Images and annotations exploring the nature and culture of Australia's tropical deep north
In this painting Jacky Green (centre, playing the didgeridoo) reflects on change and continuity in culture, against a background of strangers using country who don’t understand the meanings that lie in the landscape and the special relationship of indigenous people to their country.
The Land is our Life
Jacky Green, 2013, Private Collection
Like many of my paintings I’m looking at the time past and present. This painting is of the region now known as McArthur River Station. Before, when there wasn’t much white people in this country, the Gudanji could still live on their land. The place in the painting is where there is an important waterfall and billabong and where there used to be lots of kangaroos and goanna nearby. It was always good for hunting. It is also a really important ceremony ground. In the painting are Gudanji women singing and dancing. The song they are singing is associated with the waterfall. It’s a women’s song. The singers are sitting on white plastic chairs like so many of us do these days. The crocodile is from a time long ago, when he snuck up on a hunter bloke to eat him, but the hunter saw him and killed him. The kangaroos represent one of the song-lines in the country when the kangaroo was travelling through on his way to Kaiana. The song-line comes in over the escarpment. I’ve made some small arrow marks to represent his journey. The helicopter represents the present time when people fly in to take tourists; the tourist operators are always looking for good place to take tourists. Most of the time they don’t realise that the billabongs and waterfalls and other places are really important to us Aboriginal people and they shouldn’t be there without us to guide and protect them. The story I want people to take from this painting is when they see our country they remember that besides the trees, hills and waterways there are lots of important things that they can’t see. These are powerful things. Things that we know about from our songs and under our law we have to protect and care for them. No whitefellas can do this.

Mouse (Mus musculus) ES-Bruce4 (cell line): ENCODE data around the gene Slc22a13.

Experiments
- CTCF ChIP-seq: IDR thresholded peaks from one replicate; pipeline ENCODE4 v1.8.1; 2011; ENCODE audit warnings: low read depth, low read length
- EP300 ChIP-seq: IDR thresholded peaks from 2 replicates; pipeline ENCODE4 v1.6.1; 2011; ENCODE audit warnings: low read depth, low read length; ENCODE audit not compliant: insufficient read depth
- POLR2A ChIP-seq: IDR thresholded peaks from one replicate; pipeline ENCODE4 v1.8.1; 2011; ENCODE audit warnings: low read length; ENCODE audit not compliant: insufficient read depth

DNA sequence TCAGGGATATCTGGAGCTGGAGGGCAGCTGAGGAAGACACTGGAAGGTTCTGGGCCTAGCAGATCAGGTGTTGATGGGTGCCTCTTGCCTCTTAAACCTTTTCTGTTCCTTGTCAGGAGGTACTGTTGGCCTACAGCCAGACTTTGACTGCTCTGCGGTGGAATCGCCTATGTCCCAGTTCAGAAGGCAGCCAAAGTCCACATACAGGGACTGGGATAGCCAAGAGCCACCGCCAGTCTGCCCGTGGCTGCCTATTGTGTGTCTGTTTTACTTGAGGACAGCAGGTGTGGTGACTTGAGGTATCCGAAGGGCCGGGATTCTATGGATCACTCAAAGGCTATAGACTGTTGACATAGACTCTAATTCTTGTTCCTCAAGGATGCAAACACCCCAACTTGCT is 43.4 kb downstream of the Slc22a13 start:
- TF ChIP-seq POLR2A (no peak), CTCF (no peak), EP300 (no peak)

Love and respect have kept artist and activist Jack Green and Josie Davey together now for 10 years and blessed them with two gorgeous kids, Jackie and Shantrelle. But on Monday this week, 150 people from the four main indigenous language groups from the south-western Gulf country around Borroloola gathered in the bush to see them formalise that relationship in a unique wedding ceremony. The wedding was in a special “something old, something new” style, drawing on indigenous symbolism and the making of lifelong social contracts, not just between individuals but between families. Jack and Josie want to bring back the best of their traditions, traditions that have been worn down by more than a century of colonisation. The families gathered around two bush shelters in the soft light of the late afternoon out of town near Jack’s camp. In one bough shade, Jack and men from clans he connects to painted up and began singing to the beat of clapsticks and the drone of a didgeridoo — with Jack playing the didgeridoo. A little way off Josie and women sat and painted up the bride and also her bush “bridesmaids”. A chanting chorus and escort of women elders walked with Josie to a central point where, holding her father’s hand she left her women folk and walked towards the party of Jack’s clan coming from the east. Jack and Josie’s hands entwined and they walked back towards the groom’s shade. Speeches were made… about the importance of ceremony and preserving Aboriginal law. The ceremony now links Jack in a special ceremonial obligation to Josie’s clan, a relationship symbolised by the passing of a burning firestick. Says Jack: “Ceremonies like this symbolise long relationships between families and clans. It’s like if there’s a ceremony on, the groom has to dance for the bride’s brother. I have to dance for that fella, because I’m married to that fire, to that sister of his. I’m tied in there now under our law. And like you have to look after fire, I have to look after and take care of Josie for the rest of my time”. As the ceremony concluded with a feast of rib bones from a ground oven, road trains from the McArthur River Mine roared past only a hundred metres away, carrying ore to the port at Bing Bong. But that’s another story, and not a happy one like this.